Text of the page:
His family thanked the medical team at Royal United Hospital in Bath, who looked after him 'so professionally and compassionately' in his last days.  Pictured: 13-year-old Alexander Thynn in Eton

Lord Bath in 1954

Alexander Thynn, 13, in Eton, left and right in 1954 as a young man

Also known as Viscount Weymouth, he was married to Anna Gael for over 50 years, with whom he had two children, but had affairs with over 70 ‘wifelets’ that he tried to build around the Longleat estates.

A prolific amateur painter, he studied art in Paris in the 1950s, where he presumably picked up his colorful taste in clothing.

The eccentric aristocrat also had the Kama Sutra frescoed so that he could decorate his opulent home with erotic images.

In 2009, he was ranked 359th on the Sunday Times Rich List with an estimated net worth of £ 157 million, but it appears that in cash it was much lower.

To the general public, Alexander Thynn cultivated the image of the ponytailed polygamist who lived the life of a libertine with dozens of lovers while being welcomed by great wealth, privilege and the security of a 10,000 acre estate.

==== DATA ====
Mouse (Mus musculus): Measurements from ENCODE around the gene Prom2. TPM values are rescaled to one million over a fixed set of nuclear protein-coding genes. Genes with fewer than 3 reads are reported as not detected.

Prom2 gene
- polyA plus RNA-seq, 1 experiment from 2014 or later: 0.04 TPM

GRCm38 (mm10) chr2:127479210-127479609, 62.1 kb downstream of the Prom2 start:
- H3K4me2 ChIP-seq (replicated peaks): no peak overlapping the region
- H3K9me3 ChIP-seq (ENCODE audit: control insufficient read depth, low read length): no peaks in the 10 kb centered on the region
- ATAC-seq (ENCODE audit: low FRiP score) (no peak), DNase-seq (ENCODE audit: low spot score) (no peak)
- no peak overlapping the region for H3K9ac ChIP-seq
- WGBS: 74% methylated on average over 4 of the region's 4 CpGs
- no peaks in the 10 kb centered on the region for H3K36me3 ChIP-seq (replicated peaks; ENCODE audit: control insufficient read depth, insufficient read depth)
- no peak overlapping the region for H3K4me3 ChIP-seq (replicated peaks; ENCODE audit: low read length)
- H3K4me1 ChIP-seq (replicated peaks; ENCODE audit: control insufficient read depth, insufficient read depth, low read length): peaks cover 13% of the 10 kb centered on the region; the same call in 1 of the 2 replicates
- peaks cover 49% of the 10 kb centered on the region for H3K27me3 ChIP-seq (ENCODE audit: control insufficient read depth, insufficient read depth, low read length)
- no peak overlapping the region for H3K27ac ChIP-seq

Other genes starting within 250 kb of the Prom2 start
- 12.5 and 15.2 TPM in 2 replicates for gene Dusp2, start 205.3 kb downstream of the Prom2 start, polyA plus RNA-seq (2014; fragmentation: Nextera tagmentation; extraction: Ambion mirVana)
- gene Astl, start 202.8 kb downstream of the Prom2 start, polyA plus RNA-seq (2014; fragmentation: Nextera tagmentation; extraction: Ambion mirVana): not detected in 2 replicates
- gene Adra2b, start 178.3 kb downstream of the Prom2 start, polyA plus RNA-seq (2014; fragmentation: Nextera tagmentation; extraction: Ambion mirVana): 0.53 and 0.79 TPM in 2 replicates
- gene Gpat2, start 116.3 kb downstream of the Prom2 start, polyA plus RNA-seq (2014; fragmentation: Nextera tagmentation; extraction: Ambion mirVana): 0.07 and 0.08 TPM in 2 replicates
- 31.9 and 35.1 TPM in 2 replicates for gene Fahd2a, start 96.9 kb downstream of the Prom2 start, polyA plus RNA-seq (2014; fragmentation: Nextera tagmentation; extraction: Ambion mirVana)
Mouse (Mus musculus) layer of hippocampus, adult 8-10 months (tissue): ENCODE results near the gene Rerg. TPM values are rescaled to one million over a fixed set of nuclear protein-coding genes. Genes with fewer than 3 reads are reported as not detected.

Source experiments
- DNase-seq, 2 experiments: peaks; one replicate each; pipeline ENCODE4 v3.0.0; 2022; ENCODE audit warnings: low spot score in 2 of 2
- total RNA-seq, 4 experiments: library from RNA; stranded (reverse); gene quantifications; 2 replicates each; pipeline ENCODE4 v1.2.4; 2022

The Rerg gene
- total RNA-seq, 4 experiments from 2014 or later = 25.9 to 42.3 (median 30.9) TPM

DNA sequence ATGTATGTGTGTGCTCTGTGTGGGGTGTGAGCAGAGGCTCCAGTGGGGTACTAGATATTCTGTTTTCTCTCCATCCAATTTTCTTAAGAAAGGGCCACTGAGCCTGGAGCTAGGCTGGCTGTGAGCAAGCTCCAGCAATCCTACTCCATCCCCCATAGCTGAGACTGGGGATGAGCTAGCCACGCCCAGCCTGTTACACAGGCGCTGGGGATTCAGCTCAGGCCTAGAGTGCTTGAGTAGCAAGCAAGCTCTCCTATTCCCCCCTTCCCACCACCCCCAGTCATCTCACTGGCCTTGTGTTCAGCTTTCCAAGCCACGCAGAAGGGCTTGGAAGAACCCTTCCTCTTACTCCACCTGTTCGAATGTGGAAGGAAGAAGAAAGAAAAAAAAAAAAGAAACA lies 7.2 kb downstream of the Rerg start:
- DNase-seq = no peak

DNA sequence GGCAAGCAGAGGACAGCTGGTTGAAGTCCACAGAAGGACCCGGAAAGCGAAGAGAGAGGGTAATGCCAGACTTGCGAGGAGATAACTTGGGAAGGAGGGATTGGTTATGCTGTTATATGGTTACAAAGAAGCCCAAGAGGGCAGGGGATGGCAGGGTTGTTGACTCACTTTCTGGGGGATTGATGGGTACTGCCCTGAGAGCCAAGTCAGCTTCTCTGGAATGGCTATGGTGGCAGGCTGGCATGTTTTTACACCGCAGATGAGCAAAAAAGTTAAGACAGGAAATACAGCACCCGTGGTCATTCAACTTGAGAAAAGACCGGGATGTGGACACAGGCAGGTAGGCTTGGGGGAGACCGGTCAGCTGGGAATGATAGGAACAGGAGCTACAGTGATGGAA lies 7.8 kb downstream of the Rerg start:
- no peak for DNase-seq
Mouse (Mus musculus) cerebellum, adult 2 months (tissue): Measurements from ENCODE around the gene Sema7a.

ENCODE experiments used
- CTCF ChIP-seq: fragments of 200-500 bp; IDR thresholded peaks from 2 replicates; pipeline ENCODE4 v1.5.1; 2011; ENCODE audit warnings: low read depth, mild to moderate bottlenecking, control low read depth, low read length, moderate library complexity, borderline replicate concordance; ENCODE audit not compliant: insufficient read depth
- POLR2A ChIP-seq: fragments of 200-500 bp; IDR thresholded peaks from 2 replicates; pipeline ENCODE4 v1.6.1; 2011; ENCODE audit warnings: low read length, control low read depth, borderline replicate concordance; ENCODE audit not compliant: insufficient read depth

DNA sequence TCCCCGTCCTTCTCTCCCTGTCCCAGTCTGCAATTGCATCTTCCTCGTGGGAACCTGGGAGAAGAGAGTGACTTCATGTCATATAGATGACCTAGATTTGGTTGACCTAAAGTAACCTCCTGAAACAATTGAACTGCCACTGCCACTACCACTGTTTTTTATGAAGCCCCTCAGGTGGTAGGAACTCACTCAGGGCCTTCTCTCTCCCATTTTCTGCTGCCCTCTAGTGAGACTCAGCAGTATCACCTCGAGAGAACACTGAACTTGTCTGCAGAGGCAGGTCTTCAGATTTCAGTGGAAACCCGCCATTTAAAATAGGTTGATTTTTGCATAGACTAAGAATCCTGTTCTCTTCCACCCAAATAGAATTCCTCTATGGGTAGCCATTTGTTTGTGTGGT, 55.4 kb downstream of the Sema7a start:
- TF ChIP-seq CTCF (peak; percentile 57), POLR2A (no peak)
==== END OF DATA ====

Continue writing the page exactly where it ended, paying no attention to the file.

He enjoyed the headlines in the gossip magazines that booked his pranks, such as ‘the lusty gentleman’ and his favorite ‘the loins of Longleat’ – a friendly pun in the safari park attached to the Wiltshire pile.

Aside from fez’s flamboyant outfits, kaftan, Indian silk shirts, purple pants, and carpet slippers, there was a figure who yearned for a softer age and tradition.

Not only did he remain married to Anna, the woman he had betrayed so badly, but also devoted to her, describing the former French movie star as “the sexiest actress of all time.”